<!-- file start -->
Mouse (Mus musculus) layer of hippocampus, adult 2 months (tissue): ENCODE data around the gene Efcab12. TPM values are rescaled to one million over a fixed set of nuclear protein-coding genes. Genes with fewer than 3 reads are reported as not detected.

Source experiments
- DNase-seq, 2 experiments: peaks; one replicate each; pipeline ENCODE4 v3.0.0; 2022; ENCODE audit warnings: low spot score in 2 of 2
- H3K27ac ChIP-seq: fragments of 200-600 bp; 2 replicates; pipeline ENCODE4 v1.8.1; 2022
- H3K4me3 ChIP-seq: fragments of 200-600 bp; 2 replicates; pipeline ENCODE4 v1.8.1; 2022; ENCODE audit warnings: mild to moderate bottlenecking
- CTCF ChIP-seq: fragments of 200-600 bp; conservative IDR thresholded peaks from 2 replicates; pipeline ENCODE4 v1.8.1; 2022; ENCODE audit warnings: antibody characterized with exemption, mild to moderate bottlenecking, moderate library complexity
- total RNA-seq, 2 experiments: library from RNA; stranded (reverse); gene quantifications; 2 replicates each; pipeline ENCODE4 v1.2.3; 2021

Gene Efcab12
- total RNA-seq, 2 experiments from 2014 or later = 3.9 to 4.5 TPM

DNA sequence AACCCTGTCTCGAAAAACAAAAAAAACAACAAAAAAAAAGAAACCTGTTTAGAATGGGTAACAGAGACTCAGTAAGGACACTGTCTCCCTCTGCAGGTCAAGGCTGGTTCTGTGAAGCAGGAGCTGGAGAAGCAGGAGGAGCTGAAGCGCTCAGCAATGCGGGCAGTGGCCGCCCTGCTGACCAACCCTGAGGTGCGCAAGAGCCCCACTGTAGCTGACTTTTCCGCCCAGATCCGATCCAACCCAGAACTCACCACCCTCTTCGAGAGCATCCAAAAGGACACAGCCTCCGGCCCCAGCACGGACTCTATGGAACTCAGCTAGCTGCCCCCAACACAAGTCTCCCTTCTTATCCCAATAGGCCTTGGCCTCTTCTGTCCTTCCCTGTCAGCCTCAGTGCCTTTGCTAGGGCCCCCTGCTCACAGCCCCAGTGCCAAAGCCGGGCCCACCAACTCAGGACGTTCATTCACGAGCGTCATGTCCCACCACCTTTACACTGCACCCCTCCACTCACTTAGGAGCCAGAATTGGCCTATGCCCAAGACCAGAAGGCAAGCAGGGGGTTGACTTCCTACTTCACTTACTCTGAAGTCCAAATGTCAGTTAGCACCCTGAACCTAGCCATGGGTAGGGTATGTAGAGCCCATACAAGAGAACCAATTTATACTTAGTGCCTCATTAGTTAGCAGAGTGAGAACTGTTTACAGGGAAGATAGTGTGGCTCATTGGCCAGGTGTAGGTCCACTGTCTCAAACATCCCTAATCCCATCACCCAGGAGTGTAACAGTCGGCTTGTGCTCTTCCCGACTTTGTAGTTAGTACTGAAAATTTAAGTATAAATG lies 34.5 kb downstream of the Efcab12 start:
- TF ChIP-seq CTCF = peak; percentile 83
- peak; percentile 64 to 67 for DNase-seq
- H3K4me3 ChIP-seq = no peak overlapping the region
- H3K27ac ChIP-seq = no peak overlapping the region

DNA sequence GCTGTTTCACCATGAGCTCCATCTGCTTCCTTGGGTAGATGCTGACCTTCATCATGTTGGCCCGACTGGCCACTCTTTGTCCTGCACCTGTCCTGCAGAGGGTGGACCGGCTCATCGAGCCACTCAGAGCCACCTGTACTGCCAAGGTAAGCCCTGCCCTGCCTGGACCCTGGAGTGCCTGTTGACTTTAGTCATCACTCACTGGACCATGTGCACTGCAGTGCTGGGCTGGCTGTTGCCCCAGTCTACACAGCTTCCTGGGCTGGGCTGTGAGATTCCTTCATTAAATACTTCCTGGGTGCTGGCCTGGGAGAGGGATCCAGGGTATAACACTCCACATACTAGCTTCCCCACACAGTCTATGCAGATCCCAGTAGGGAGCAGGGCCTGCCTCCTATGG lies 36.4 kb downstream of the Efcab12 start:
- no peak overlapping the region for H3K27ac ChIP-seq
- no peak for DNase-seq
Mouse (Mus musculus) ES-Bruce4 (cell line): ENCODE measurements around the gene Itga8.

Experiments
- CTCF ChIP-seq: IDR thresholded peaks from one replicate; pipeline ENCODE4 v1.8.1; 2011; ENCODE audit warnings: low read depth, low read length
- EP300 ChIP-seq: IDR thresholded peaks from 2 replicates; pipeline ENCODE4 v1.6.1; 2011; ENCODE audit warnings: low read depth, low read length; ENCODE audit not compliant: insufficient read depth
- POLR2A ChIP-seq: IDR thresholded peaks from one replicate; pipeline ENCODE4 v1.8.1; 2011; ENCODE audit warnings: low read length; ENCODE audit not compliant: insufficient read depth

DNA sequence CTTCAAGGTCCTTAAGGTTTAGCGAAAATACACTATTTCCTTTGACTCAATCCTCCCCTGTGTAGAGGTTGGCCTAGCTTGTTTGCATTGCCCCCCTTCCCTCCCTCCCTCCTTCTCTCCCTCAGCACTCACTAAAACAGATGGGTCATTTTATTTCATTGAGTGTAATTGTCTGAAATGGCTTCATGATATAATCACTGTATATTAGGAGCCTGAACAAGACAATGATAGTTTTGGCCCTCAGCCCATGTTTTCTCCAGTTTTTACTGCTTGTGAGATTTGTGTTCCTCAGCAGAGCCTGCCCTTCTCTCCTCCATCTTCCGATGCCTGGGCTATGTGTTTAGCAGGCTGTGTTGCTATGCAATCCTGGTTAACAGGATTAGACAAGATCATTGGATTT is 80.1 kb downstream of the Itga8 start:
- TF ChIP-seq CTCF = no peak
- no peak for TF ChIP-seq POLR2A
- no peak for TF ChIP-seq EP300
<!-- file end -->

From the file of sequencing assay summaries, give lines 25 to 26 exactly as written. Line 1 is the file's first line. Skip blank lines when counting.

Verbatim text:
- no peak for TF ChIP-seq POLR2A
- no peak for TF ChIP-seq EP300